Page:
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  • OCC Acting Comptroller Discusses Innovation and Technology in the Financial Services Industry

    Fintech

    On October 19, OCC Acting Comptroller of the Currency Keith A. Noreika spoke at Georgetown University’s Institute of International Economic Law’s Fintech Week to discuss innovation within the financial technology sector and its impact on the evolution of the financial services marketplace. “[W]hat has allowed the business of banking to evolve so successfully is that we have remained open to change and created a framework of laws and regulation over time that allows banking activities to evolve,” Noreika remarked. “[W]e have to be careful to avoid defining banking too narrowly or in a stagnant way that prevents the system from taking advantage of responsible advances in technology and commerce.”

    Noreika spoke about the OCC’s Office of Innovation (Office), which was created earlier this year to facilitate discussions related to fintech and financial innovation. A pilot framework is currently being developed by the Office to create a “controlled environment” for banks to develop and test products to provide insight into a “proposed product’s controls and risks” and how it might possibly impact OCC policies in the future.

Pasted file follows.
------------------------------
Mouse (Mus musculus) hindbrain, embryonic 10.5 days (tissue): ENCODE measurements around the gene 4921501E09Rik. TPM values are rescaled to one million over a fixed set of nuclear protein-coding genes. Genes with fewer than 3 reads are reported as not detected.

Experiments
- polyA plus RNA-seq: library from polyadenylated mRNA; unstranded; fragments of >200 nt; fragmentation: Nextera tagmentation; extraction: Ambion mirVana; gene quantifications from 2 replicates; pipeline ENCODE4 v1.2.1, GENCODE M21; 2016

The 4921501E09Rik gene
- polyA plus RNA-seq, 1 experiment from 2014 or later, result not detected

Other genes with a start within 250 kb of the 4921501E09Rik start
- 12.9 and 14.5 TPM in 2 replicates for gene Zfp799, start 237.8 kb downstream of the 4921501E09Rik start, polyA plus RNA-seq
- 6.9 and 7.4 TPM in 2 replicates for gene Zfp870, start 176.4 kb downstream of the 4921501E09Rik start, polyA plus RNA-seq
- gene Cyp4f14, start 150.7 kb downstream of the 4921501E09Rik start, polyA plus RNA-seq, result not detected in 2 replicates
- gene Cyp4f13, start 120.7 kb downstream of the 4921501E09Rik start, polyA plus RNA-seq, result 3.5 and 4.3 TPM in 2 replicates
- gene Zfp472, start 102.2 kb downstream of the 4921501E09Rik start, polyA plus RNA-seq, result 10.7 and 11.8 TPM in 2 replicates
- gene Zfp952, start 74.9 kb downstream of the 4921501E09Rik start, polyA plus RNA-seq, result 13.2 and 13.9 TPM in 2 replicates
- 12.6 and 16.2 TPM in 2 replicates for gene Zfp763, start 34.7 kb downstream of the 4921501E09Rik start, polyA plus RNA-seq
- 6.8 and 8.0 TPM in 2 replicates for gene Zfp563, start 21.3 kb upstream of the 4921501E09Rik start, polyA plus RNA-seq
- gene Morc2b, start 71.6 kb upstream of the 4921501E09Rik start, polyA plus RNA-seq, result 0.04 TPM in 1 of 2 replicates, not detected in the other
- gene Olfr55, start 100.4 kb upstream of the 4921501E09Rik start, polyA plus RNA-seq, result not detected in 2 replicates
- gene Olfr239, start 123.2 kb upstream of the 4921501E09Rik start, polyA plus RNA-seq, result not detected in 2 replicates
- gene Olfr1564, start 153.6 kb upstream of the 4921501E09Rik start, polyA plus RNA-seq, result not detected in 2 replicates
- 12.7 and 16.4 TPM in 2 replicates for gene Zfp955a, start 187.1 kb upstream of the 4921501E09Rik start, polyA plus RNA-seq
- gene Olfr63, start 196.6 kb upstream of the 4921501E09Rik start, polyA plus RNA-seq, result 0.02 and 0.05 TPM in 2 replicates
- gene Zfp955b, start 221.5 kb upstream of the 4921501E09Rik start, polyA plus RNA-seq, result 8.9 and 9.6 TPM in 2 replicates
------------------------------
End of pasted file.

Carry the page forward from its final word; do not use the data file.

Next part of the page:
Noreika also discussed the OCC’s position on issuing special purpose national bank charters to non-depository fintech companies seeking to expand into the banking sector—a concept currently being contested by both the Conference of State Bank Supervisors (CSBS) and the New York Department of Financial Services (NYDFS), and one which the OCC has not yet made a decision (See previous InfoBytes coverage of CSBS’ and NYDFS’ challenges here and here.) Addressing claims that fintech charters would inappropriately mix banking and commerce, Noreika refuted the argument and stated that his suggestion was to “talk to any company interested in becoming a bank and that commercial companies should not be prohibited from applying—if they meet the criteria for doing so.” Further, a “chartered entity, regulated by the OCC, would be a bank, engaged in at least one of the core activities of banking” as defined by the Bank Holding Company Act.

    Fintech OCC Bank Holding Company Act CSBS NYDFS Banking

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  • CSBS Files Motion in Opposition to OCC’s Motion to Dismiss Fintech Charter Challenge

    Fintech